Protests Commence at Capitol Hill

The much controversial trial of George Zimmerman ended on July 12, 2013 when a jury of six acquitted Zimmerman in the death of Trayvon Martin. Zimmerman’s defense throughout the trial self-defense, built originally on the Stand Your Ground law.

The verdict created as much controversy as the trial, and the effects were felt throughout Florida and the rest of the country. On July 16, a protest by a politically-driven group called the Dream Defenders began quietly protesting inside the Capitol building. Until now, the overtime security has cost taxpayers $100,000, but there has been no violence. During the day hours, the protestors are free to come and go in the entire building, but at night they must remain in designated areas.

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The Dream Defenders are there in protest until Governor Rick Scott calls a special session of the legislative committee to repeal the Stand Your Ground Law. They have also stated that the committee needs to address two other the laws that they feel were abused during the offense and the trial. The Dream Defenders want the committee to also address racial profiling and zero tolerance in the public schools, and they will remain at the Capitol building until Governor Scott does this.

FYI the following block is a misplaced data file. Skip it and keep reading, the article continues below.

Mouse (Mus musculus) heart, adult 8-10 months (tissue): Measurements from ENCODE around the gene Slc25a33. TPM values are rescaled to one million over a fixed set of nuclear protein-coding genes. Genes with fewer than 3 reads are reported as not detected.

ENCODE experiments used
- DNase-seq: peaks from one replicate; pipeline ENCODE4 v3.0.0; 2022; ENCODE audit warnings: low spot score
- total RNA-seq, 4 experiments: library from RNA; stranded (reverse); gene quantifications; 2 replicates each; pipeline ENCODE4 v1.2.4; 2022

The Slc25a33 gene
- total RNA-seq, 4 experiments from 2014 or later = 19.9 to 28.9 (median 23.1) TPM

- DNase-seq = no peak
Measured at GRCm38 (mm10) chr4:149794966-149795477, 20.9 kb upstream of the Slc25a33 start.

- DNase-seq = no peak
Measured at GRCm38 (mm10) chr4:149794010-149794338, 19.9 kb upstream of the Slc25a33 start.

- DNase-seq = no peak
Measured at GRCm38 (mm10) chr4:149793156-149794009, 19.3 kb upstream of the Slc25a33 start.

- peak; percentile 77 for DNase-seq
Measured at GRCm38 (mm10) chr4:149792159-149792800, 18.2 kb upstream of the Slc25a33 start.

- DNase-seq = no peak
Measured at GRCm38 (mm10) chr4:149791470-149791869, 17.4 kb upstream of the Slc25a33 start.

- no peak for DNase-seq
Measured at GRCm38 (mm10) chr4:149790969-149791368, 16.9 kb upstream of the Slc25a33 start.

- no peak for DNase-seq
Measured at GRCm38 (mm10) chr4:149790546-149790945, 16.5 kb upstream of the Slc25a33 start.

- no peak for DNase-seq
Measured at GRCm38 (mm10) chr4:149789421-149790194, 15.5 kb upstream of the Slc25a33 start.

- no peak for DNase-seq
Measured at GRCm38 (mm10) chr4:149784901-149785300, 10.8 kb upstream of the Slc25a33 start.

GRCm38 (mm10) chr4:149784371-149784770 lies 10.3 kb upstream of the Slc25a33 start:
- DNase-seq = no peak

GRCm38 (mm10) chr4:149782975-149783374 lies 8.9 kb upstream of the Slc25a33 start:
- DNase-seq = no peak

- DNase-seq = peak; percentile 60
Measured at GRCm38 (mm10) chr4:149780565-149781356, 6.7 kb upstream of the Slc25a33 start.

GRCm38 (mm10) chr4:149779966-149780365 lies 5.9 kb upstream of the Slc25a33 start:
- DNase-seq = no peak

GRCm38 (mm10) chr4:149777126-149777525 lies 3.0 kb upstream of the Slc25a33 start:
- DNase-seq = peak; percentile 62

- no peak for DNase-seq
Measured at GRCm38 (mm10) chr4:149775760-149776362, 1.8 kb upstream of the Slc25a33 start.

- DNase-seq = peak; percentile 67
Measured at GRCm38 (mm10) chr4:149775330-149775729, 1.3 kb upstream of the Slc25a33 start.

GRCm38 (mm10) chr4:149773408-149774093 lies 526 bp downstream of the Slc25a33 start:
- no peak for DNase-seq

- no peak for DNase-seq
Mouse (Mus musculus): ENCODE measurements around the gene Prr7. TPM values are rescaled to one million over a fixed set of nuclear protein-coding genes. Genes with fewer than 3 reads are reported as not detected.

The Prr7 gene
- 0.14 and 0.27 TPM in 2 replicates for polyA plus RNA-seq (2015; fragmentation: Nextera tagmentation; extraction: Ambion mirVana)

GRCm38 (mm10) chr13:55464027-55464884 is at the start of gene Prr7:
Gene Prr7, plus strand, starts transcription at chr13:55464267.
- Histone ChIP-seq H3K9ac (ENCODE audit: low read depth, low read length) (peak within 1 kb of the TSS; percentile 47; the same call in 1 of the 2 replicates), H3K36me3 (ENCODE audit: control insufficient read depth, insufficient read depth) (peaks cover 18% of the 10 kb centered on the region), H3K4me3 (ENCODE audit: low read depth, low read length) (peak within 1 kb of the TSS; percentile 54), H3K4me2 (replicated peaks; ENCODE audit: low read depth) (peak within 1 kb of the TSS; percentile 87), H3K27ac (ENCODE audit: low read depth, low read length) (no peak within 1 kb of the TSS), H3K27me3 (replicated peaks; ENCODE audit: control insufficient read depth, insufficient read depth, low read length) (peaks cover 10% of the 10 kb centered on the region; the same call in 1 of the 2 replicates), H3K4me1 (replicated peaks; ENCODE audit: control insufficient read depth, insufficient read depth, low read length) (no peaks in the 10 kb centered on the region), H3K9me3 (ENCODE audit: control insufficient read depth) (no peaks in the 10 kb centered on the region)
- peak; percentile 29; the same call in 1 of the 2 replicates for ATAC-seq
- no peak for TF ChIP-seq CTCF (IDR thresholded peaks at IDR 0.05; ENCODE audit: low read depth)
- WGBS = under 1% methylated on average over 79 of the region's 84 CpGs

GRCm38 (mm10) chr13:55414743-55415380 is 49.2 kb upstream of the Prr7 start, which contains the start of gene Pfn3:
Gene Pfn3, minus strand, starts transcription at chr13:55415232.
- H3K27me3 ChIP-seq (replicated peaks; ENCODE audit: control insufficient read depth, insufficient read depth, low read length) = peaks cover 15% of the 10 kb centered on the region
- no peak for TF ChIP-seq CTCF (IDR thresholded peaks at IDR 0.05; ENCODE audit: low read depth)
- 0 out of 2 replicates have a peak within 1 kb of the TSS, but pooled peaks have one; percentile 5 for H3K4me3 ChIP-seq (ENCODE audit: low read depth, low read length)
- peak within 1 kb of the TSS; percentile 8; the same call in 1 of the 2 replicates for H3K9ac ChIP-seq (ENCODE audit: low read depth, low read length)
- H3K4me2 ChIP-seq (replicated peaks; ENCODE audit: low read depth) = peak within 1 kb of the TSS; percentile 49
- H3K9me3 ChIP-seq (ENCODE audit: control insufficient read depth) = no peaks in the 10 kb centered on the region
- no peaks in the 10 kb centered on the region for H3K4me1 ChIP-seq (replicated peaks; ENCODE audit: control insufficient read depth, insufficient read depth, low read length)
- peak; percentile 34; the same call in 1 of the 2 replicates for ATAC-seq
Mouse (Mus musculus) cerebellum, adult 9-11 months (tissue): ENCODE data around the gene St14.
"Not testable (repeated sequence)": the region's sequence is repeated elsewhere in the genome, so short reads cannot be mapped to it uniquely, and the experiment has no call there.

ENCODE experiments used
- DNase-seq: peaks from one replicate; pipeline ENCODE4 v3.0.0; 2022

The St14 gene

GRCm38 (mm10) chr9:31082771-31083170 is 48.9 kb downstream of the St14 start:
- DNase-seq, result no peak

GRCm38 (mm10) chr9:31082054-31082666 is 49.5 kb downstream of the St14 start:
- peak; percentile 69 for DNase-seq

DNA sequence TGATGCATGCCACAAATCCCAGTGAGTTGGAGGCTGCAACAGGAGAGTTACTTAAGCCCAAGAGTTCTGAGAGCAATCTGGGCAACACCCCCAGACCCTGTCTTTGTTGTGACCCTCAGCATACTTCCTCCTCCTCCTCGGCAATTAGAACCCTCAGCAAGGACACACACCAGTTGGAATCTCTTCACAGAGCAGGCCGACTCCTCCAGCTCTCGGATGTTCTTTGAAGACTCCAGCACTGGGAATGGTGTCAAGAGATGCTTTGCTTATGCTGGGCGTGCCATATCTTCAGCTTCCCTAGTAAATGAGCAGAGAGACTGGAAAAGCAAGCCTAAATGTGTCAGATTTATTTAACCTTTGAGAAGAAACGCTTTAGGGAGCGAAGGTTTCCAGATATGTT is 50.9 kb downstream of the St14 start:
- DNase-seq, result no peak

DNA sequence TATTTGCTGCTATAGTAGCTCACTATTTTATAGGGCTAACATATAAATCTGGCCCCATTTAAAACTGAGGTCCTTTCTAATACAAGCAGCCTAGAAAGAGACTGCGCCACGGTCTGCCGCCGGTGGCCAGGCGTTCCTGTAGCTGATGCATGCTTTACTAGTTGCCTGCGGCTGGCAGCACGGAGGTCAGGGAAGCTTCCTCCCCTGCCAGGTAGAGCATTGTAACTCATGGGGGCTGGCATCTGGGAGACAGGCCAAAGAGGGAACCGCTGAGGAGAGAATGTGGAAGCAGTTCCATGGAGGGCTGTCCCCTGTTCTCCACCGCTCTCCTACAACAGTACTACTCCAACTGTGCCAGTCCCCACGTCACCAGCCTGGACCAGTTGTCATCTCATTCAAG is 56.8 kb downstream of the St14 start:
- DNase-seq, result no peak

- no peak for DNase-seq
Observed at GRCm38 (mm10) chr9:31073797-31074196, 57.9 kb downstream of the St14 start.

Florida House Speaker, Will Weatherford, has called the legislative committee to debate the law for improvements, but not to repeal the law. He expressed the need for legislature to review the law on the basis of how it is being applied across the state of Florida. Weatherford also sees that the law could be made clearer, so the average person could understand it better.

Weatherford says that a discussion or debate of the issues in the Stand Your Ground law does not mean they need to discuss repealing it. He would like to see the law made clearer, and he says that he doesn’t predict that it would be repealed by the Florida House, but that no one should be afraid of honest discussion. Weatherford says that he wants the committee to take an honest look at the law to see if it can be made clearer, and ensure that it is being used fairly.